Click PLAY or watch it on YouTube.
Click PLAY or watch it on YouTube.
Stingy Nomads did the hut-to-hut Outeniqua:
The trail is well-balanced, easy to follow, doesn’t require good fitness level or hiking experience. In fact anybody relatively fit can do this hike just choose your own pace and go. We were pleasantly surprised by the trail conditions and the service level.
The trail has signs, distance marks, names etc., the huts are very clean, freshly painted with good ablutions and the park rangers are great very friendly and helpful. …
All huts have bunk beds and basic facilities, three have electricity and hot showers. It makes the hike easy you don’t need to carry a tent or mattress only a sleeping bag. …
The scenery on the hike changes all the time; from forest to top of the hills, from river banks to fern jungle.
We’ve added the Outeniqua Trail to our list of best hikes in Africa.
You could do the Otter Trail on the same trip to the Garden Route.
… the largest wilderness area in South-East Asia and an UNESCO world heritage area since 2004. It is further part of the tropical rain forest heritage of Sumatra, allowing for spectacular experiences in this fortunately still widely untouched nature.
The hike itself is a unique experience for several reasons:
No trails are available and one totally has to rely on the guide to find the way through the jungle (mainly following former rebel trails).
4-6 porters accompany you and provide you with the most delicious hiking food you’ll ever get to taste (don’t forget to tip).
You will not see ANYONE other than your party during the whole hike.
The wilderness of the jungle and its inhabitants is just breathtaking.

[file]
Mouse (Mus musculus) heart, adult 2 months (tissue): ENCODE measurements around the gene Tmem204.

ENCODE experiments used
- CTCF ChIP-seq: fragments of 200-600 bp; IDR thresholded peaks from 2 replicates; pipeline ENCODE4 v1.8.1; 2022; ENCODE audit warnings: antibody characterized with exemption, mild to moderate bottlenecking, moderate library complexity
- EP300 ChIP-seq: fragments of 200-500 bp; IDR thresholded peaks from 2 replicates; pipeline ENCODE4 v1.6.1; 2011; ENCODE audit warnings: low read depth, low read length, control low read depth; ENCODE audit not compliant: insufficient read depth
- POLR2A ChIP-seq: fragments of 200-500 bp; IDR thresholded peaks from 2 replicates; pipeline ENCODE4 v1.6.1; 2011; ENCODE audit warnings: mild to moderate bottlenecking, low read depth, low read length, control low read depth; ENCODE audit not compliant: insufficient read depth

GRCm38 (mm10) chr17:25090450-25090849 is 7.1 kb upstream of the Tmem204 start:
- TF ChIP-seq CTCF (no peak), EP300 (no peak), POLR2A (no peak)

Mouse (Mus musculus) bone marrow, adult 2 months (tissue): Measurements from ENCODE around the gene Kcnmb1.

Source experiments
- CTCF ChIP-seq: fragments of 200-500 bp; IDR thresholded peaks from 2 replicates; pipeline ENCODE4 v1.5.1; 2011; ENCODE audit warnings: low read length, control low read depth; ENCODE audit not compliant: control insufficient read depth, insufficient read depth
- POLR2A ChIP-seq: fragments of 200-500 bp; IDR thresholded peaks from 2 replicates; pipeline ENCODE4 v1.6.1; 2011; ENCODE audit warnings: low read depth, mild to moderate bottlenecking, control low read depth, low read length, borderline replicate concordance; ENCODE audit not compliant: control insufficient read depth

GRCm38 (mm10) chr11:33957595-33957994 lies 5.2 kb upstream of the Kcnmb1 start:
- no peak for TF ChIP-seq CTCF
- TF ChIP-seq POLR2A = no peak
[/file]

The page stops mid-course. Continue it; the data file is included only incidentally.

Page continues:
The river crossings are an adventure itself.
They recommend local guides Expedition Jungle.
Swarms of aqua-blue butterflies, foaming waterfalls, hidden swimming lagoons, lime-green parakeets and chirping songbirds high up in the trees – this was what I’d come to find in the verdant Colombian jungle, along the winding trail to the Lost City.
One of our best hikes in South America.
… the first person in history to successfully walk the entire length of Madagascar, summiting its eight highest mountains on the way. …
How do you feel after walking 1,600 miles for 155 days from the south end of Madagascar to the northernmost point?
When I actually arrived & finished at the most northern point (Cap’D Ambre), I had to walk two days back the same way to reach civilisation, the small tracks were too bad for any car to attempt to pick us up. But it was a surreal, exciting and an extremely satisfying feeling!
Why did you choose to take on this challenge?
I knew it would be amazingly unique: over 80 per cent of all fauna and flora are found nowhere else in the world – so that alone would mix things up. I knew barely anything about Madagascar and hardly anyone talks about it. I wanted to get into its interior and really discover what it’s about deep within the island.
The island is also constantly changing, from desert, shrub land, jungle, savanna and mountains …